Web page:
How does viewership not translate into people caring and being passionate? Along with the Gold Medal game against Finland, they were the two most watched hockey games for 30 years before the United States/Canada Gold Medal game last year overtook them. It currently stands as the third most watched hockey game of all time. Again, I could understand if the disparity was 5 or even ten million people, but its ludicrous to suggest that that a disparity of 35 million viewers is only indicative of population, and nothing more. As I said earlier, this was about so much more then hockey, it was about besting a bitter rival on the grandest stage of them all for the opportunity to say they were the best in the world. And 52 million Americans were right there with them, as passionate about the sport of hockey as they've ever been before, and have been since.

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I am unimpressed by your multiple references to the news anchor who leaked the results of the hockey game prematurely. I have conceded that there were pockets in the United States where fans were very exuberant and passionate. There will always be a lunatic fringe who will behave in this manner. This is totally irrelevant to the discussion at hand.
This is but a small part of my point regarding the passion of the fans toward the game. News stations across the country were under strict orders NOT to reveal the results of the game. Why do you think that was done? So the nation could watch, embrace the moment, and rejoice in unison. Ill agree that it's lunacy to threaten a life over a sporting event, but it also shows the passion of the fans. Here's one of the articles, from the Washington Post, regarding the leaked information.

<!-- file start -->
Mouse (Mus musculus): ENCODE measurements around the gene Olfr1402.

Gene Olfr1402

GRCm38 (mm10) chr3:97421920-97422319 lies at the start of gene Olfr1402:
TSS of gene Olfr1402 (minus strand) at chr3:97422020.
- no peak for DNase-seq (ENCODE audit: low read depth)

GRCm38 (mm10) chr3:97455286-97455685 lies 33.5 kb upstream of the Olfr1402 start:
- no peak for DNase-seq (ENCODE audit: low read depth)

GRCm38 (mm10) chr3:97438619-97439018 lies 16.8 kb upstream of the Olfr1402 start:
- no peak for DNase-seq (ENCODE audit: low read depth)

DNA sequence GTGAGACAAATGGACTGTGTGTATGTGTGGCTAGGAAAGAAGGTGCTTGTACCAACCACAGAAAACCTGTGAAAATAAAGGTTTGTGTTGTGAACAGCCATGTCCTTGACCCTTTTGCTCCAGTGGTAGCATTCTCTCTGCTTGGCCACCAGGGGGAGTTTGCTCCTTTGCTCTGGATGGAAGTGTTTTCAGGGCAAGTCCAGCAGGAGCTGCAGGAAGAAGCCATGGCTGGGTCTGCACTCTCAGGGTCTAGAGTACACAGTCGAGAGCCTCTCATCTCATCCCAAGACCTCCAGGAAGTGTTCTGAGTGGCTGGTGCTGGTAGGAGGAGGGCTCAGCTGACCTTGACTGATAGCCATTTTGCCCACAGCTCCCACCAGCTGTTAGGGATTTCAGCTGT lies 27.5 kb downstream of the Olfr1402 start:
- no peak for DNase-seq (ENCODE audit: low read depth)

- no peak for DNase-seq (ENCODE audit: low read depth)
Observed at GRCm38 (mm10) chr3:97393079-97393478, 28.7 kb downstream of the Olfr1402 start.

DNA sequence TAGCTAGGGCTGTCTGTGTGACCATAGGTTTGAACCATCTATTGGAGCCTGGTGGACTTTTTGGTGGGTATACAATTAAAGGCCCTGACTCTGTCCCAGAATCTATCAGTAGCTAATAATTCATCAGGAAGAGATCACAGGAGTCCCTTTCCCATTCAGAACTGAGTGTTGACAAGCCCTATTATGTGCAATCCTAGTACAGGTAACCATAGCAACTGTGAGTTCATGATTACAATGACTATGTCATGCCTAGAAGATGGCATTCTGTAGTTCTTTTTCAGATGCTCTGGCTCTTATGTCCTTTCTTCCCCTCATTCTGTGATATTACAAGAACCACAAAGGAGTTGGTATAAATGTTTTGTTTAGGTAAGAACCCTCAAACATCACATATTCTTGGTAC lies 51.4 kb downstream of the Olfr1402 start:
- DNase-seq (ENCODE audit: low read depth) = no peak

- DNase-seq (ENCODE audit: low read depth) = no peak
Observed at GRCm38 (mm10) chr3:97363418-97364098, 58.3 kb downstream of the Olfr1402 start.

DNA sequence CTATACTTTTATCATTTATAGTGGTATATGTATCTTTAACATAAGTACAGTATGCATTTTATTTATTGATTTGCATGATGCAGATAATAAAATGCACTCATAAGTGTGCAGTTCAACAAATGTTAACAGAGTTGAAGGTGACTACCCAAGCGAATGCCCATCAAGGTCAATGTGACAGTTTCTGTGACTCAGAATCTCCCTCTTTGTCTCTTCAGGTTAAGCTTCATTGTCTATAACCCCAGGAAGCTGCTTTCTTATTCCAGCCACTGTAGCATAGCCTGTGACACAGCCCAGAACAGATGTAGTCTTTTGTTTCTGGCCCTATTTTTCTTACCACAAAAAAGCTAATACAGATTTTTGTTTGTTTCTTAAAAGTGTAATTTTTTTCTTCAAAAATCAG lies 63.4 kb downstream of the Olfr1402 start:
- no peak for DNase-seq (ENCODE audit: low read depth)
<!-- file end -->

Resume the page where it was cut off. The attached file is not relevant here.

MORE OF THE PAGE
http://voices.washingtonpost.com/dcs...wjla_fail.html

The reactions of these people are priceless. It also furthers my claim about the passion of the American fans toward that one game.

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You are trying to have it both ways here. You nitpick my post a little further down here, saying that I should only be discussing game eight, that the other seven games are irrelevant to the discussion, because we are looking at the greatest game rather than the greatest series So similarly, issues involving Sweden, Finland, or anyone else should be equally irrelevant, you can't have it both ways.